b. Unused plugins and glitchy LiveChat plugin
c. No Gzip compression

Running ahead, should admit we improved PageSpeed results by up to 150% in less than 2 hours.


Hypotheses validation

Having the list of issues refined, we wanted to validate our assumptions and findings vs real user experiences. We launched a series of coupon code incentivized interviews with existing customers and new users. We picked up the page of an averagely performing product (Stylizers family) to accommodate an interview invitation popup.

interview copy

Running an interview with Stylizers 5 Ultimate user

Here are some of the high-level hypotheses/results:

1. Mutli-layered page structure is too confusing
  • Yes, 5 out of 5 interviewees ignored deeper page levels when asked to list features and new features in particular; existing users referred to their memory, not the interface, when asked what’s new in the product. All the interviewees ignored tutorials and additional materials.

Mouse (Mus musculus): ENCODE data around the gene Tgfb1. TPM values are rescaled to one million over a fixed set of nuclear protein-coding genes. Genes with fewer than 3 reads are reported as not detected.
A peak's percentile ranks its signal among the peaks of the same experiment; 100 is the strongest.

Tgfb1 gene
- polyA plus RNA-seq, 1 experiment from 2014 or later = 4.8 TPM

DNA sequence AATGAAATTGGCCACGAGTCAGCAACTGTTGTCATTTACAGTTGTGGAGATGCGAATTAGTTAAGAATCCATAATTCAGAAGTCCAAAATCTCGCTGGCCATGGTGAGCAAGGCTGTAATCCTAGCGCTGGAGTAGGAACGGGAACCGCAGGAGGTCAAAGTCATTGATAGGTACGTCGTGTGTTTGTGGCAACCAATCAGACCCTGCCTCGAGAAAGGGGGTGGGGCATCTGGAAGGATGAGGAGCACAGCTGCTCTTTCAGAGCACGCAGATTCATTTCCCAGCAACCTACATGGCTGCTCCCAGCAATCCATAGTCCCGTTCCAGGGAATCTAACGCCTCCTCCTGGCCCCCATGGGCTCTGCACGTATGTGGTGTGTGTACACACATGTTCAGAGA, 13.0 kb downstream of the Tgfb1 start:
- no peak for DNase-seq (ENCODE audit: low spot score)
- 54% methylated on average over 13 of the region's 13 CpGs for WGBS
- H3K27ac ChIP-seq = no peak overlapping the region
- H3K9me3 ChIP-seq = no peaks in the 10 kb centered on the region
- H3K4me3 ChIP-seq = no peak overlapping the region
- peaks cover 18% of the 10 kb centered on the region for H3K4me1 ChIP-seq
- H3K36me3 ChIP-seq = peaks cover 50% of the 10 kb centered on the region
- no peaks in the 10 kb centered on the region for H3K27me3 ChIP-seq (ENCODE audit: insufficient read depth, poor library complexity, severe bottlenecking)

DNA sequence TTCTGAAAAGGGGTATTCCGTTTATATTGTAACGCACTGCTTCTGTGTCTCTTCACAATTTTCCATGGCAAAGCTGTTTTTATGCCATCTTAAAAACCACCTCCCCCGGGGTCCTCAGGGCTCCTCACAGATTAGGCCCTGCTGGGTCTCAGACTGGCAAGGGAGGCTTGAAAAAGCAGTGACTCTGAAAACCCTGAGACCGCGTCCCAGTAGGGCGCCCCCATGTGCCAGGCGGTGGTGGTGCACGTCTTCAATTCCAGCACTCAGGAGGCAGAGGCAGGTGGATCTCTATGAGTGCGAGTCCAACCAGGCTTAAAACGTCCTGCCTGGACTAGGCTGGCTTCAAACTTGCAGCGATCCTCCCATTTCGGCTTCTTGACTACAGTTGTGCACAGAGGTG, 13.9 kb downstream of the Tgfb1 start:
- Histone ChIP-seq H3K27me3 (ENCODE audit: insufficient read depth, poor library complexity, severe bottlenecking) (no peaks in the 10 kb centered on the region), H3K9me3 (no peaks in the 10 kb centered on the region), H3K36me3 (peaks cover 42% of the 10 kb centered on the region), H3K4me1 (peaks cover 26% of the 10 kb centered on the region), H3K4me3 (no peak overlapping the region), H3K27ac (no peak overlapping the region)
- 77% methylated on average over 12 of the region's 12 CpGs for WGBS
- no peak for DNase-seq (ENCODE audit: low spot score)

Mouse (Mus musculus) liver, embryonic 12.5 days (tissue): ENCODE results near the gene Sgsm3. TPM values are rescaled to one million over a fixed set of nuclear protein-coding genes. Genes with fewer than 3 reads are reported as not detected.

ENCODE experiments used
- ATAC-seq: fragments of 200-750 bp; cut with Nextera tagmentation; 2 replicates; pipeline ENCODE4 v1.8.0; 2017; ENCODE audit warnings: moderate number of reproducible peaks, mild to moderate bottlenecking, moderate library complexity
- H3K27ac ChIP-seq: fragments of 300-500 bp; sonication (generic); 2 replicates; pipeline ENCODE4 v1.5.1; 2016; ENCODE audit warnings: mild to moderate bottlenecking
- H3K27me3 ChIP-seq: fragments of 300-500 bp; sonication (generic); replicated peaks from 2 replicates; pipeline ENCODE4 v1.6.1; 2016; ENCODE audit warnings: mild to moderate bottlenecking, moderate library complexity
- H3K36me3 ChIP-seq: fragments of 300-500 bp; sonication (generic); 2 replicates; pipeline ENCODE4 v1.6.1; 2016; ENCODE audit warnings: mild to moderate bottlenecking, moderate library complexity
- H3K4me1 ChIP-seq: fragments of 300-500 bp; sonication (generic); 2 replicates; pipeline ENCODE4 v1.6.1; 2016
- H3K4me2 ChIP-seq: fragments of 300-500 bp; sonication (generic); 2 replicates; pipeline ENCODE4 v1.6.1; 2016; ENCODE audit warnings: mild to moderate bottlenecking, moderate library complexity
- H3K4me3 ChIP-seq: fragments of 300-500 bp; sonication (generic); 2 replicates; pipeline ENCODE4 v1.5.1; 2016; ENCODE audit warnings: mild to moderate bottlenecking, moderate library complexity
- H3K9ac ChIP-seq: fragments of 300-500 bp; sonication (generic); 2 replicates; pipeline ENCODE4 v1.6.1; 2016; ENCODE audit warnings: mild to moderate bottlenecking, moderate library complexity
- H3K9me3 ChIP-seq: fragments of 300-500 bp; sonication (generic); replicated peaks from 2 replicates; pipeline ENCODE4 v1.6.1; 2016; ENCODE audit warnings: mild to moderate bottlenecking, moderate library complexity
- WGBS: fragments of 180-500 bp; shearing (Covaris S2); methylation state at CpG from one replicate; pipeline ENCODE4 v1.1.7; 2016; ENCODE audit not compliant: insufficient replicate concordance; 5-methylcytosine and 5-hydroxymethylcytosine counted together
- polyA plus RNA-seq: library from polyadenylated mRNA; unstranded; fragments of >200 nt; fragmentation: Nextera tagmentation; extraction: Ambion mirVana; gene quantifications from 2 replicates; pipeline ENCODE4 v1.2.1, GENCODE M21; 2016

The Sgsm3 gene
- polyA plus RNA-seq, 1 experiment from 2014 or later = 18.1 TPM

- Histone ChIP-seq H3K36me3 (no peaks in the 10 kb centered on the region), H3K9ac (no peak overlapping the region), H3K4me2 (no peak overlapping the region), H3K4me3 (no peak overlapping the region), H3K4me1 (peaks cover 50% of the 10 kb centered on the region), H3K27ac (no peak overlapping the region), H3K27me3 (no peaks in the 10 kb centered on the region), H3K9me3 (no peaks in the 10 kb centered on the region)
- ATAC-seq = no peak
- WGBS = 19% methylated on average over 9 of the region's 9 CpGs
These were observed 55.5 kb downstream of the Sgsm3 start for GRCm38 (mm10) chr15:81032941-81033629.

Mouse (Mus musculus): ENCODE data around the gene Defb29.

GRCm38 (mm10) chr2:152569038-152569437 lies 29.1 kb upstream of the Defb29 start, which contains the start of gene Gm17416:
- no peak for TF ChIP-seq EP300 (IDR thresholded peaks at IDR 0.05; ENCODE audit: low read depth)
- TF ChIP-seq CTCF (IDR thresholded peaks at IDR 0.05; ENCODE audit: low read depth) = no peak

2. Product features are very poorly communicated
  • Looks like they are: 4 out of 5 users failed to list the features the product includes; existing users mentioned they saw some of the new/existing features for the first time (despite their release months ago).

3. Product interface is far from being user friendly.
  • Nope. Suprisingly, the users were largely positive about product’s UI.

4. Product has a steep learning curve.
  • Not actually. 3 out of 5 interviewees mentioned they lacked introduction and had to rely on external sources when learning the product. I believe that could be effectively dealt with at a product level.

5. Telling the difference between products is a very complicated task.